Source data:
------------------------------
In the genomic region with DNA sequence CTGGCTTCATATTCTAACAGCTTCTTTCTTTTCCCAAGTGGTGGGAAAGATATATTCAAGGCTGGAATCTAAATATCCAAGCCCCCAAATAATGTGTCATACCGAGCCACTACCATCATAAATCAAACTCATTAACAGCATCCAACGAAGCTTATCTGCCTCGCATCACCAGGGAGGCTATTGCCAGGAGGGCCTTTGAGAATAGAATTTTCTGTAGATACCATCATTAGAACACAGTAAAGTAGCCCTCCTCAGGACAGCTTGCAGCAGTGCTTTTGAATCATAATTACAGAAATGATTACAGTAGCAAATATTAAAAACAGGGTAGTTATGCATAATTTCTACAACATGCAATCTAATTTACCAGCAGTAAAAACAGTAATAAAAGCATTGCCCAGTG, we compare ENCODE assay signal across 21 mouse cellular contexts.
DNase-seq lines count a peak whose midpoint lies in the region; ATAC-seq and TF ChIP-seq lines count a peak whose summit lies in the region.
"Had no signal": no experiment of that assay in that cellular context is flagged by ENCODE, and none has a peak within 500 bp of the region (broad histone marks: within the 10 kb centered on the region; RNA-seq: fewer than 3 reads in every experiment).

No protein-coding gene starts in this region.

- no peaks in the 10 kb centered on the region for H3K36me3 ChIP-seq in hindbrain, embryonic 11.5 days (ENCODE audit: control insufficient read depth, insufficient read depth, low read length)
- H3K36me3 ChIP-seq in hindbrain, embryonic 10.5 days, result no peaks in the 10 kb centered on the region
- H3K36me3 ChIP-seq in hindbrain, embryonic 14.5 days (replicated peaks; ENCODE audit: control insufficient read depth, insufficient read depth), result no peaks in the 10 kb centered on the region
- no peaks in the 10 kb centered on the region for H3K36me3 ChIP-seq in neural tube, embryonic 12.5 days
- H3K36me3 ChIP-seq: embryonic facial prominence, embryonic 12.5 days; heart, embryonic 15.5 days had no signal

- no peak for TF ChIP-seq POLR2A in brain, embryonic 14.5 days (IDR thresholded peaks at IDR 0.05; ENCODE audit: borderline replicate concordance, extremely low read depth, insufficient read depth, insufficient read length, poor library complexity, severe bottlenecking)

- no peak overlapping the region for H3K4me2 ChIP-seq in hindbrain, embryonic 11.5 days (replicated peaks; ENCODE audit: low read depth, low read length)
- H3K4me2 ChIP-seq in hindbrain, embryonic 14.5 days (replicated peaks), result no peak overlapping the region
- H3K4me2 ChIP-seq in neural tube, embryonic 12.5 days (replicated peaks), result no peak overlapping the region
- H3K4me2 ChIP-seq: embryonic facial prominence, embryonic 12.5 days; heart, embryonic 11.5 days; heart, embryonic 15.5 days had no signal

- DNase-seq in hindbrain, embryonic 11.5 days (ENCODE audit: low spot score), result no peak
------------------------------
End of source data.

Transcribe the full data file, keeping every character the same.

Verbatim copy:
In the genomic region with DNA sequence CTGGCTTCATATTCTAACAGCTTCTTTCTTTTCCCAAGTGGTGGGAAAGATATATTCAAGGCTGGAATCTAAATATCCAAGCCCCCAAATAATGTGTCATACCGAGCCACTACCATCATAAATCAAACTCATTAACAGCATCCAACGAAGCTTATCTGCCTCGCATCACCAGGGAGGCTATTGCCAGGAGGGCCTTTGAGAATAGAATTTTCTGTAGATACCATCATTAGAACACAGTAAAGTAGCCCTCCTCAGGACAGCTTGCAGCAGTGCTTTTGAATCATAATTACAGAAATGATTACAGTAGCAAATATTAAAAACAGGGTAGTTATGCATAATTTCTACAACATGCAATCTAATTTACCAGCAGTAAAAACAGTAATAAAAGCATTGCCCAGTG, we compare ENCODE assay signal across 21 mouse cellular contexts.
DNase-seq lines count a peak whose midpoint lies in the region; ATAC-seq and TF ChIP-seq lines count a peak whose summit lies in the region.
"Had no signal": no experiment of that assay in that cellular context is flagged by ENCODE, and none has a peak within 500 bp of the region (broad histone marks: within the 10 kb centered on the region; RNA-seq: fewer than 3 reads in every experiment).

No protein-coding gene starts in this region.

- no peaks in the 10 kb centered on the region for H3K36me3 ChIP-seq in hindbrain, embryonic 11.5 days (ENCODE audit: control insufficient read depth, insufficient read depth, low read length)
- H3K36me3 ChIP-seq in hindbrain, embryonic 10.5 days, result no peaks in the 10 kb centered on the region
- H3K36me3 ChIP-seq in hindbrain, embryonic 14.5 days (replicated peaks; ENCODE audit: control insufficient read depth, insufficient read depth), result no peaks in the 10 kb centered on the region
- no peaks in the 10 kb centered on the region for H3K36me3 ChIP-seq in neural tube, embryonic 12.5 days
- H3K36me3 ChIP-seq: embryonic facial prominence, embryonic 12.5 days; heart, embryonic 15.5 days had no signal

- no peak for TF ChIP-seq POLR2A in brain, embryonic 14.5 days (IDR thresholded peaks at IDR 0.05; ENCODE audit: borderline replicate concordance, extremely low read depth, insufficient read depth, insufficient read length, poor library complexity, severe bottlenecking)

- no peak overlapping the region for H3K4me2 ChIP-seq in hindbrain, embryonic 11.5 days (replicated peaks; ENCODE audit: low read depth, low read length)
- H3K4me2 ChIP-seq in hindbrain, embryonic 14.5 days (replicated peaks), result no peak overlapping the region
- H3K4me2 ChIP-seq in neural tube, embryonic 12.5 days (replicated peaks), result no peak overlapping the region
- H3K4me2 ChIP-seq: embryonic facial prominence, embryonic 12.5 days; heart, embryonic 11.5 days; heart, embryonic 15.5 days had no signal

- DNase-seq in hindbrain, embryonic 11.5 days (ENCODE audit: low spot score), result no peak